US first quarter results are perhaps the clearest indication so far that the current cycle's downturn might be just around the corner. While there is no need yet for tears, overall revenues are flat compared with the 1998 first quarter and net results are down.

The sobering effect on overall performance is due mainly to the continuing struggles of Trans World Airlines, which looks set to head into a downturn without first having secured its own upturn, and Northwest Airlines. Northwest's costly fight with its pilots might not have been so financially devastating had the strike not coincided with the Asia Pacific economic crisis and severe winter-weather related problems around the airline's Detroit base. The combination of these setbacks has postponed Northwest's recovery longer than might have been anticipated.

More ominous, however, is American's lacklustre performance, even allowing for the pilot sick-out that was staged to coincide with an early-year bank holiday. US Airways' net result was also down, reversing a run of good fortunes since Stephen Wolf set the carrier on its restructured path for growth.

Most worrying trend is the almost uniform drop in yields coupled with costs that are creeping upwards. US inflation took an uncustomary leap in April, fuelled mainly by hikes in household commodities, groceries and gasoline. If oil prices climb generally and excess capacity continues to be pushed into the transatlantic market, costs and yields could be damaged further.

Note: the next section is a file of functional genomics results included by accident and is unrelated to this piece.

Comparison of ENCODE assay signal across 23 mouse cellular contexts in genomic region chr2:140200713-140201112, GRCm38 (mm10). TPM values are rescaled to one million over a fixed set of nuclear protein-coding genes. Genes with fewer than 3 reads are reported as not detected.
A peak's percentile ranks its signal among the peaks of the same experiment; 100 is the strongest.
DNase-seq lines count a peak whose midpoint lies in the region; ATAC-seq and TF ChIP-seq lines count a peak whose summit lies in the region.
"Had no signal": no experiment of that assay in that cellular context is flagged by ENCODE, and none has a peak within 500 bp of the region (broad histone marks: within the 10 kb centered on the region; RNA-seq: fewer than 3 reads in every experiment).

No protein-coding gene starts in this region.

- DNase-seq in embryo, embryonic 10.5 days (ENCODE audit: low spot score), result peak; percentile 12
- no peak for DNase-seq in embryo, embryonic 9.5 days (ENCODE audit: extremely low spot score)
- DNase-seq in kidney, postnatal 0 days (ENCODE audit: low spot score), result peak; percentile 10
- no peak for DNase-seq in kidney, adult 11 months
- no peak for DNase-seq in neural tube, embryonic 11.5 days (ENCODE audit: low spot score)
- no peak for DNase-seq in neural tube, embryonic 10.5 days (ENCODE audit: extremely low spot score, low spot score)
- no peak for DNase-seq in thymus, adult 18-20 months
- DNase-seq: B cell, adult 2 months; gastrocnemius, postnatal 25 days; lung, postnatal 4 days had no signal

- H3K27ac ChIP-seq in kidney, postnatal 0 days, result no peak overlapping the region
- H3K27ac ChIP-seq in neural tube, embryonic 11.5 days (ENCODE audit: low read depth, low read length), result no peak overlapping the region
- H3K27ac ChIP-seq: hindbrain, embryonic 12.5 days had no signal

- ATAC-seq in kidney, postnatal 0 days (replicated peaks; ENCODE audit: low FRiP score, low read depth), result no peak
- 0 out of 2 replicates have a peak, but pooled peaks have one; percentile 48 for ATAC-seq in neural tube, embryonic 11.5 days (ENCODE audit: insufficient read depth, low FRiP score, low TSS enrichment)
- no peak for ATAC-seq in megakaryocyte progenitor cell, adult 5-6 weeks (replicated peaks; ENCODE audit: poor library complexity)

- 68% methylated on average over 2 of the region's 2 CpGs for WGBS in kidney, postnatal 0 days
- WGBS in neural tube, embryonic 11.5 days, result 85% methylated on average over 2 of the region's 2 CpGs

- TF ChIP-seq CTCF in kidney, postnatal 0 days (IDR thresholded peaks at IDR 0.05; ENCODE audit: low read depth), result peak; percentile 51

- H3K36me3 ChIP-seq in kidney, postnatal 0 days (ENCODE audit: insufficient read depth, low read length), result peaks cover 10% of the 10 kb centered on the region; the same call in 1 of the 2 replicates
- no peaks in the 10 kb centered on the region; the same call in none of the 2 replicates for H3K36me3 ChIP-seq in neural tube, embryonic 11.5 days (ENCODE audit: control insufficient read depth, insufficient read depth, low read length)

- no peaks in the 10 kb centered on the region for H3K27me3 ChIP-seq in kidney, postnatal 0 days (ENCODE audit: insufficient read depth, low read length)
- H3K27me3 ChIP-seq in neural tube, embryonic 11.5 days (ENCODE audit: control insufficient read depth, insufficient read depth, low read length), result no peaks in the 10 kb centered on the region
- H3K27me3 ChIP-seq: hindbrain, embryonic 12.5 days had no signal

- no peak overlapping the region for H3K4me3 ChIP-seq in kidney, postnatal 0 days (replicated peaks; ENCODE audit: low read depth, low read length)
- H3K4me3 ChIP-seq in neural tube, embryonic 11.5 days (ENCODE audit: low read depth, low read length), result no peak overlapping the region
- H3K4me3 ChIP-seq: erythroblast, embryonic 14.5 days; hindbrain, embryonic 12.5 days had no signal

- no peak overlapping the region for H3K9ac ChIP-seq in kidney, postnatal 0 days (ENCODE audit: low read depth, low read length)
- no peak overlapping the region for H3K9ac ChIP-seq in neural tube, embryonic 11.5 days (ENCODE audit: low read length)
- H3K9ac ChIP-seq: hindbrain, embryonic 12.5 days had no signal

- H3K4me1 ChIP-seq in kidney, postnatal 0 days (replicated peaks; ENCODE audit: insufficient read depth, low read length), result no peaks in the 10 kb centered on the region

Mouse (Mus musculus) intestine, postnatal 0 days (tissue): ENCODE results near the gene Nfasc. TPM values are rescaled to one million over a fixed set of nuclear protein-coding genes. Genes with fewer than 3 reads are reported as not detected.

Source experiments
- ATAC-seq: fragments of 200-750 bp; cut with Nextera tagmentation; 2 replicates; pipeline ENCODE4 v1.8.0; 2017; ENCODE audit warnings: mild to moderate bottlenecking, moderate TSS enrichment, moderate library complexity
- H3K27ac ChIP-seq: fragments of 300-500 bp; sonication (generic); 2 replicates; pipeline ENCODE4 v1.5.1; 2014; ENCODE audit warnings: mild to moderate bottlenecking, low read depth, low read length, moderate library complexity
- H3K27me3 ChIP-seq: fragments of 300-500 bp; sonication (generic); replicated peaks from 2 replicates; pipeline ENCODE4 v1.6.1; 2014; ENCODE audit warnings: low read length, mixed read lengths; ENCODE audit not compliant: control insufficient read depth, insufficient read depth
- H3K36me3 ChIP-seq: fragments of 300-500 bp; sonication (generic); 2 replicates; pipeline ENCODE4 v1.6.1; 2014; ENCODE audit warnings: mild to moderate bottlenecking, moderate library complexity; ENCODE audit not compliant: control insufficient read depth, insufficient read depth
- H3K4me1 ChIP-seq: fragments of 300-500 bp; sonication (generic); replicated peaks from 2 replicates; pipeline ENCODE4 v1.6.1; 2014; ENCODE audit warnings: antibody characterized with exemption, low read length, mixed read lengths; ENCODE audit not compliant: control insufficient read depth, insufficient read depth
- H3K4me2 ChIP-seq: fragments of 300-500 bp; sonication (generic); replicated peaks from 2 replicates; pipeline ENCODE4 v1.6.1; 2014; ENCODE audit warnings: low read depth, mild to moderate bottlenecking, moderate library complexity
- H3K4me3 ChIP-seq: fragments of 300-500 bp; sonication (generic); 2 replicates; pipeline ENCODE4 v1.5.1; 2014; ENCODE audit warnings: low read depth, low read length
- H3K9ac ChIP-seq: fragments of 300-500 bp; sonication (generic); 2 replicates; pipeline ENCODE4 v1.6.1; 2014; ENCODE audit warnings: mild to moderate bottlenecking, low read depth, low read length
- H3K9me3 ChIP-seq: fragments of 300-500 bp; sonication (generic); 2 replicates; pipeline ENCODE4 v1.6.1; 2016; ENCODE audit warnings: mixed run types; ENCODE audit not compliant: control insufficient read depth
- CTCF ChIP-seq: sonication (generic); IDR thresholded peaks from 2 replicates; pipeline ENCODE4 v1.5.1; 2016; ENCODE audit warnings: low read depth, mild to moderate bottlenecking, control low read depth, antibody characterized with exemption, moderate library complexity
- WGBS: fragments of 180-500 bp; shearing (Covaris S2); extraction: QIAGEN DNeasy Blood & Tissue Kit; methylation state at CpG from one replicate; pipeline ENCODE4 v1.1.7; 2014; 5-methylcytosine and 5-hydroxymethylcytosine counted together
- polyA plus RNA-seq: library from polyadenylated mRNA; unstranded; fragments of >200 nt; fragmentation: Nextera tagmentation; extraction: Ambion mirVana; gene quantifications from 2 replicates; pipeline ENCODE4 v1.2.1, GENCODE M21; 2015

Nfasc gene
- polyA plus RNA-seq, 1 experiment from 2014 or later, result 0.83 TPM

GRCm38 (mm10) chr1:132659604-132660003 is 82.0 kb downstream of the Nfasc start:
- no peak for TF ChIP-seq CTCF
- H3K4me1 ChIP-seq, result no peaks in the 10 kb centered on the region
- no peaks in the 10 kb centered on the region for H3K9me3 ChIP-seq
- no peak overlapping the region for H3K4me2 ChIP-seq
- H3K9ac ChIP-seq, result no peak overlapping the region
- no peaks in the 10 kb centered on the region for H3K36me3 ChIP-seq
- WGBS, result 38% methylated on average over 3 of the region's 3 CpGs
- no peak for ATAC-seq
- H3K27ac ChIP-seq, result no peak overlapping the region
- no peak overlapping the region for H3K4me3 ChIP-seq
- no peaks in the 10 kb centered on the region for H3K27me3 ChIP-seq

Load factors, however, remain high, illustrating a continued appetite for travel in the USA as well as a willingness by airline chiefs to keep a check on capacity.

Three airlines - Alaska Air Group, Continental Airlines and Southwest Airlines - scored double digit revenue growth. Southwest's overall shining first quarter was capped by a spectacular 16.6% in traffic growth.

North of the border, Air Canada eked out a small net profit, but only because of a $2 million tax credit. Canadian Airlines, meanwhile, had no such curtain to hide behind and posted a hefty loss despite a number of initiatives to improve the company's health.

Better news came from the low-cost carriers on both sides of the border. A year ago the whole sector looked doomed. But those few that managed to make it through are now heading back into profit. In the first quarter, AirTran was back making respectable margins - though not quite those of its ValuJet days. Vanguard broke even and Frontier, although still to report, is hotly tipped to be on its way to profits. North of the border, Alberta-based WestJet is growing strongly and with double digit profit margins.

The US regionals, too remain upbeat. Carriers such as Comair and Midway Airlines have already posted record first quarter results and more are expected as the figures unfold.

Source: Airline Business